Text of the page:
Just what was shaking down in Cebolla all this time? This is never an easy matter to tackle for most small towns in La Mancha because, first of all, not all of them existed yet, and those that did, apparently kept few records of life there. The scant information represents a major obstacle for anyone trying to dig up some interesting facts about these places. It’s often necessary to latch onto a sole fact or resort to speculation based on general knowledge of the times and land.
One thing we know is that locals eventually abandoned the former Roman and Visigoth village of Los Merillos. The reasons are unclear, but the predictable problems of inhabiting a low-lying town next to a slow-moving river in a hot region seemed to be behind the decision; i.e. flooding, pesky mosquitos and, with them, malaria. Higher ground was a more sensible and healthier idea in many ways. It also made them less vulnerable to attack.
In 1184, Cebolla gets mentioned for the first time in writing. Hooray. Finally a little recognition. It was known as an alquería back then. Nowadays, alquería (also from the Arabic) refers to a typical farmhouse in the region of Valencia, but before the 15th century, it also denoted a group of small rural communities. In this case, there were several quite close to each other: La Aldehuela, Villalba, Sanchón and Casas de Cebolla. They would eventually meld together and became one. The first settlers were said to be a mix of Arabs, Jews, Mozarabes (residents of Hispano-Visigoth descent), Leonese, Castilians and Navarrese.
By 1252, most of the Islamic invaders’ possessions in Spain had been reduced to a minor kingdom in Granada. The knights of the Order of Calatrava handed the castle over to the legendary Order of the Knights Temple, who took up residence there until they disbanded.
In 1477, Cebolla earned the title “Villa”, which many readers may associate with their holiday Airbnb, but in those days was a designation of genuine honor. Only the highest authority could award a municipality with this distinction. Bonuses included special jurisdiction rights and commercial privileges, such as hosting their own market fair, the creation of governmental officials – known as regidores – and the authority to administer justice; in other words, lay down the law. In the Middle Ages, that was a big deal. The crown that tops the town seal is allowed to be there thanks to this distinctive status.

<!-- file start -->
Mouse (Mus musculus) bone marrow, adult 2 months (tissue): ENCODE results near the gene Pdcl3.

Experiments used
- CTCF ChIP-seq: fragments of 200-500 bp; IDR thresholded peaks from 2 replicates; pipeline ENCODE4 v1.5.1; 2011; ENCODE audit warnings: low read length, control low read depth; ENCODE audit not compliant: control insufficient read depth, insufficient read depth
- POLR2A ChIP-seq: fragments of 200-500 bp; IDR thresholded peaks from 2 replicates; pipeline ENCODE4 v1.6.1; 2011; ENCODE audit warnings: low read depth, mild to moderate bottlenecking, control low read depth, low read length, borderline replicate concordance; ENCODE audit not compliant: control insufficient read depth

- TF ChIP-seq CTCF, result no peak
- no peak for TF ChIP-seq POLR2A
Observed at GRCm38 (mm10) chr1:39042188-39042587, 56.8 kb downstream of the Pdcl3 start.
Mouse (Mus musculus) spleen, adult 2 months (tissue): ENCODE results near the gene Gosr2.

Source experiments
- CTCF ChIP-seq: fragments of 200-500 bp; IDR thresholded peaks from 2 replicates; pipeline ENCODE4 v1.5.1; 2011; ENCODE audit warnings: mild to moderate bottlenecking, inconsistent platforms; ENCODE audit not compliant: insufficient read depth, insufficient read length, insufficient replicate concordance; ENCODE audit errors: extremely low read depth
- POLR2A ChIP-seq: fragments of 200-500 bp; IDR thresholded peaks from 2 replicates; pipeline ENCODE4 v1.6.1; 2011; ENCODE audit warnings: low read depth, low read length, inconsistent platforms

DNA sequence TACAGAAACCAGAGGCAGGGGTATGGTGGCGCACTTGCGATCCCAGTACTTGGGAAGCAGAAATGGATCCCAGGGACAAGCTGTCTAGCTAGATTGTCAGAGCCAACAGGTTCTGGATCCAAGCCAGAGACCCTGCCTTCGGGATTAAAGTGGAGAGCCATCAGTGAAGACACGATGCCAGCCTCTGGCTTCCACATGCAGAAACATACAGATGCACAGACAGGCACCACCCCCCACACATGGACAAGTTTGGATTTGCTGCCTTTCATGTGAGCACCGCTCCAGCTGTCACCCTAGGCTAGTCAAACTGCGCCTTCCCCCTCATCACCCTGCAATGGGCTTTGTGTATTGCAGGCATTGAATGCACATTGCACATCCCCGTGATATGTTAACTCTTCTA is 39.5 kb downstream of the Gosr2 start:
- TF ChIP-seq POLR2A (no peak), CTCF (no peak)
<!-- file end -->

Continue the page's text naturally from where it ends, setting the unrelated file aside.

Twenty-five years later in 1502, the Catholic Monarchs, Ferdinand and Isabella (of Columbus fame) made what would come to be their farewell tour of the kingdom. Leaving Sevilla in February, they took the royal road through Guadalupe in the province of Caceres, and turned northeast towards their final destination, Toledo. There they would meet and stay with their daughter, Juana, who would go on to be dubbed “the Mad”, and son-in-law, Felipe the Handsome, before the young couple moved back to Brussels. The entourage stopped in Cebolla on April 19 and spent at least one night in the now broken-down palace next door to the Ruiz house. It was the town’s “Washington-slept-here” moment.
Little is known about the Cebolla for the following centuries, but it continued to have brushes with history; though not always pleasant ones. In 1809, Napoleon’s troops (though not Napoleon himself) dropped by in preparation for a battle against the Duke of Wellington and nearly razed the town to the ground. It is also assumed that many of the documents associated with Cebolla went up in flames as a result, which possibly explains the dearth of historical papers. The ruins apparently remained for decades and, in some cases, generations.
The Duke, known at the time as a more mundane Arthur Wellesley, also mentions Cebolla in one of his letters, informing of a visit the brash Spanish general and allied commander, Gregorio de la Cuesta, made to the town in hot pursuit of the French. Cuesta tended to be in hot pursuit of all his enemies, regardless of the reasonableness of his actions, but this time he found no one and departed the next day. It is even possible the future Duke himself passed through, but that has not been confirmed.